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Doctors' Answers to "Frequently Asked Questions" - Parasites

These comments are made for the purpose of discussion and should NOT be used as recommendations for or against therapies or other treatments. An individual patient is always advised to consult their own physician.

[posted 08/25/1999]
Question: I had been diagnosed with an intestinal infection called Amebrasis(Entomeoba Histolyitca), and this was diagnosed approximately last year. I took Metranizodole and that seemed to have cured the diarrhea and stomach problems, but after about 4 months these symptoms began to appear again. This last 6 months, the symptoms have come back. The doctor prescribed me another dosage of Metranizodole, which did not work. He just recently prescribed Iodoquinol to help clear the bug out of my system, since the stool sample was picking up cysts of Entomeoba Histolytica. I still have this stomach problem despite all of this! What could be wrong? The worst part is usually when I wake up in the morning. Just the act of waking up seems to disturb my stomach balance, and I have to go to evacuate my bowels immediately. The morning bowel movement is loose, and a bit watery there is no blood or mucus in the stool. By the end of the day, my final meal is a lot better, and I don't usually have to go to the bathroom after the last meal of the day. However my bowel movements are 3-5 times a day, which is a lot more than before. It feels like I have trapped Gas inside the stomach that just can't leave, and the stool occurs in more frequency with less bulk. Please help me!

Answer: You have not been able to eradicate the infection, I'd see an Infectious Disease Specialist for other options, you've tried the usual.

Treatment of Entamoeba coli and hystolitica [posted 1/12/99]
Question: I have lived in Mexico for several years. A month ago I started having stomach problems and a stool analysis showed "numerous entamoeba hystolitica and entamoeba coli". A friend of mine died of an amoeba last year in South America, so I am very concerned about the disease. My doctor prescribed "Flagenase 400" which contains Metronidazol 400 mg and Dihydroquinolone 200 mg, taking a capsule every 8 hours. He said side effects are very bad, and that therefore most of the patients cannot complete the entire treatment which call for 10 days of taking the drug. However, he said it is OK if I try to take it only for a few days. What is the best treatment against these amoeba? Will the prescribed drug successfully eliminate the amoeba? Is this a safe treatment considering the side effects?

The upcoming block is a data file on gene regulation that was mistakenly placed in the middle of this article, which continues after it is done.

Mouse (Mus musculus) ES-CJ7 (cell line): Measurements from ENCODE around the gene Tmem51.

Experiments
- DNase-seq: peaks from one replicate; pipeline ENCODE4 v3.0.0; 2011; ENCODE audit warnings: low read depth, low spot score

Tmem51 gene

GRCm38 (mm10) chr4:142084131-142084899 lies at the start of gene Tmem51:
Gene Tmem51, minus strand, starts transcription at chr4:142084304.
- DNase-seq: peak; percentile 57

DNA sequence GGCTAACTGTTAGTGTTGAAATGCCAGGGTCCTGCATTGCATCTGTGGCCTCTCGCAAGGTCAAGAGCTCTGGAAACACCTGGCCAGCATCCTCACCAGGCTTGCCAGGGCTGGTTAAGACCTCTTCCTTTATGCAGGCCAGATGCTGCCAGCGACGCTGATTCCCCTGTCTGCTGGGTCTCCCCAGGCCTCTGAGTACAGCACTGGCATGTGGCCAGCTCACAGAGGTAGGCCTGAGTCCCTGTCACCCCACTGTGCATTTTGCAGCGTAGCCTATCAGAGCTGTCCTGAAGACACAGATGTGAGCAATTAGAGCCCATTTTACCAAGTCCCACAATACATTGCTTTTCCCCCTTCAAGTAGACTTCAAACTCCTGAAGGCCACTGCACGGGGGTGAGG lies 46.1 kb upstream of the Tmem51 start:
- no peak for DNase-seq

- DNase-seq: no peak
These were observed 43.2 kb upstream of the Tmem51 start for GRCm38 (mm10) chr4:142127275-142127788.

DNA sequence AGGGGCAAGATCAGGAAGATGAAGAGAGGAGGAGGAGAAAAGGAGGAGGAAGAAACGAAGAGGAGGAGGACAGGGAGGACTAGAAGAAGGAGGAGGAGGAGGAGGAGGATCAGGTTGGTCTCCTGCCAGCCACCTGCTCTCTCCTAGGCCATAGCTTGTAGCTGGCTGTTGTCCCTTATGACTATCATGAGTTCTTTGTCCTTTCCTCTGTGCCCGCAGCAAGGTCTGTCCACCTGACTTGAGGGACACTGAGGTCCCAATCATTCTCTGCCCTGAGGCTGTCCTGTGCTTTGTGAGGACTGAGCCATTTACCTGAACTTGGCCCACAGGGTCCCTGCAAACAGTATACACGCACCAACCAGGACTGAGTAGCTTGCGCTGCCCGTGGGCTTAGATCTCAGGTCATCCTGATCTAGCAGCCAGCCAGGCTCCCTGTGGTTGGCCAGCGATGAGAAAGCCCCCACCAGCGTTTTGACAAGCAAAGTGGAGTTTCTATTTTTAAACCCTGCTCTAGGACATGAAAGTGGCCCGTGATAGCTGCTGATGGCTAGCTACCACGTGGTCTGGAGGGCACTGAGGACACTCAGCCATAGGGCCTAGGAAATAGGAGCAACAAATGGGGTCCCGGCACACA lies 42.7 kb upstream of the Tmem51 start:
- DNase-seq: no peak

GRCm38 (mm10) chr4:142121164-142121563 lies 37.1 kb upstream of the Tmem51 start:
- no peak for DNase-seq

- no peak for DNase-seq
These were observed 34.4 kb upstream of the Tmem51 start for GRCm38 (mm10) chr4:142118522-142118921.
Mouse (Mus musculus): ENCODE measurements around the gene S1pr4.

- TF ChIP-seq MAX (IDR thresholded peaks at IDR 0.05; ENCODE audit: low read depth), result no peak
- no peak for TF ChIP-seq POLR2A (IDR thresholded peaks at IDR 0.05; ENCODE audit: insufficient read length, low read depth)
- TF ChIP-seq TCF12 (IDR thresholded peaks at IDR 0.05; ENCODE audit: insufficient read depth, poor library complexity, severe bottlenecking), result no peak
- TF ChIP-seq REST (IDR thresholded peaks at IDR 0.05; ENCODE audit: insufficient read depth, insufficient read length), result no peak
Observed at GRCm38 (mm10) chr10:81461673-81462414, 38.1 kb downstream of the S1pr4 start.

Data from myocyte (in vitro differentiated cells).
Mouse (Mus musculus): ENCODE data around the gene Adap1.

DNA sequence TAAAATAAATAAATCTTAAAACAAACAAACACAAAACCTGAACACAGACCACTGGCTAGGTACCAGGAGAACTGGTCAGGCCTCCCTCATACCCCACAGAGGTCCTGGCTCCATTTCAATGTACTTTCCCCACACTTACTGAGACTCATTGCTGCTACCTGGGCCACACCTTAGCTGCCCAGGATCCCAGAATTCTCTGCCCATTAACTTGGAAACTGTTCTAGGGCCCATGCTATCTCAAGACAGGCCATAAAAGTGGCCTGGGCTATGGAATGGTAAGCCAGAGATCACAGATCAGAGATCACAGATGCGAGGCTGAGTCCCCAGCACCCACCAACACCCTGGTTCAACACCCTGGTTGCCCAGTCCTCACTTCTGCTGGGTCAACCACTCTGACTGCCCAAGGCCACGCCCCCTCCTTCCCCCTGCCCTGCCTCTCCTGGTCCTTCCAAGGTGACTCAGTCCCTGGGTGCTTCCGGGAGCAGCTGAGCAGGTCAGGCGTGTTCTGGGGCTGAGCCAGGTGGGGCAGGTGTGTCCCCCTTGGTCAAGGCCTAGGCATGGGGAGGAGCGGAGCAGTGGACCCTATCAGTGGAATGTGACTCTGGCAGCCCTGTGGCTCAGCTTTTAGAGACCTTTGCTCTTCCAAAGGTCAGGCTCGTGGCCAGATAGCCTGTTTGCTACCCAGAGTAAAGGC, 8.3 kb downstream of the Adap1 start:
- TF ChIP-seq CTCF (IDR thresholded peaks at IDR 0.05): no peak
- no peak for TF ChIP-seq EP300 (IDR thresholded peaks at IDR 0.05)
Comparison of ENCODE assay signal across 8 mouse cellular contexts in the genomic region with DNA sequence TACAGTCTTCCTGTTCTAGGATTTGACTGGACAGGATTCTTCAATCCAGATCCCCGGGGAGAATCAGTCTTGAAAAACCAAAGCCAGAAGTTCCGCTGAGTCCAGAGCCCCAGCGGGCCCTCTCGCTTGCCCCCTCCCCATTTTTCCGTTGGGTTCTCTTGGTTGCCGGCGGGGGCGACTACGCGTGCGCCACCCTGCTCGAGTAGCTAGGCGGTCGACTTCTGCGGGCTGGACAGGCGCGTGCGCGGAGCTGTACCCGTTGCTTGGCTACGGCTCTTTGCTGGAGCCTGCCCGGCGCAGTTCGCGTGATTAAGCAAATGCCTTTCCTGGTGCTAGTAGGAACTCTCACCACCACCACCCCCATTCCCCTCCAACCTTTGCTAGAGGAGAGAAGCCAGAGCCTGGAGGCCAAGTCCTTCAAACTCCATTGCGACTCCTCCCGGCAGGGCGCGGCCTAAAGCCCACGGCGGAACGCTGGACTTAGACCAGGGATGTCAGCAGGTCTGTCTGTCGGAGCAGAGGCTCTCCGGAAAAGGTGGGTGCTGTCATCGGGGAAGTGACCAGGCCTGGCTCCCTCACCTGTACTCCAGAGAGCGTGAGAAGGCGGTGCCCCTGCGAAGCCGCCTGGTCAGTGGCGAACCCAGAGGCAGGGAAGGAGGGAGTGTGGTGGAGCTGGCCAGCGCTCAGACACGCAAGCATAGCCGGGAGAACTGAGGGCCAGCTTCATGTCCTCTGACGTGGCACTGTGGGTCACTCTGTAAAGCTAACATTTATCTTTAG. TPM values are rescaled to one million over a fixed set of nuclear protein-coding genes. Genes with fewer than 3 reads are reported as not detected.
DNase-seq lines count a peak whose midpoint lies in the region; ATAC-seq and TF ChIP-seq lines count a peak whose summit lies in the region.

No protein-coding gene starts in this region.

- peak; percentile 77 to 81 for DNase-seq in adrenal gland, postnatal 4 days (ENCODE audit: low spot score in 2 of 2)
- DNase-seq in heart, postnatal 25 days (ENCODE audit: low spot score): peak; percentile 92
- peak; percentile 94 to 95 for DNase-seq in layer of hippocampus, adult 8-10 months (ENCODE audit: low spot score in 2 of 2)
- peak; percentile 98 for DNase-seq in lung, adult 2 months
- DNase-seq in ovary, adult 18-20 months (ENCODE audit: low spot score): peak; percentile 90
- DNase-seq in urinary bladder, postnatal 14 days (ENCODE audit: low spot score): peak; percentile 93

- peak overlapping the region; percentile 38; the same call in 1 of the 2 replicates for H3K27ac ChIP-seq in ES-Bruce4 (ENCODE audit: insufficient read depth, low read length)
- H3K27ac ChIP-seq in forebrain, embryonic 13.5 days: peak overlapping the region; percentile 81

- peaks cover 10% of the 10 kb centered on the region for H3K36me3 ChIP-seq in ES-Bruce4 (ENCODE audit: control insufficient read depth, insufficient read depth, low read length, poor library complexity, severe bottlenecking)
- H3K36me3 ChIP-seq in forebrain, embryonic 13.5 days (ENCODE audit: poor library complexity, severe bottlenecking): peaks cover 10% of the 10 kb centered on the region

Answer: Elimination of parasites is difficult and requires medications which can be somewhat difficult to take. These would be appropriate medications and most patients can take the metroniadazole fine, it is the dihydroquinolones that give the trouble. Also, there are several types of amoebas and I suspect your friend in South America has the type that affect the liver, which you don't have.

Entamoeba Histolitica [posted 11/24/98]
Question:  Please help me. I really need an article about "entamoeba histolitica". I've been looking all over, but to no avail. I need a recent article about it. Thanks.

Answer: Try Bailey and Scott's Diagnostic Microbiology Ed. 10 pub by Moseby pg. 784. Available in any medical library and many general libraries.

Question: A few weeks ago I saw a television program that advertised a report on parasites stating that many people feel ill all the time because of parasites. I would like to know if this could be true and what can be done about it? Are there over the counter medications for parasites?

Answer: I suspect you are thinking of the news reports of cyclospora from imported Mexican fruit. There are numerous types of parasites. Most are transmitted through contaminated food or water. However, some are transmitted by insect vector (malaria for example). Protecting the food supply is the best way to avoid parasites. General public health policy to wash your food and avoid food from unsanitary environments was good advice in 1920 and is still good advice. It is interesting that we generally avoid fresh fruit in underdeveloped countries to avoid parasites and diarrhea. However, much of the fruit in the United States is now imported from Central and South America. Treatment for any parasitic disease depends on identifying the organism. Some have treatments, but some do not. There are few, if any, over the counter treatments available.

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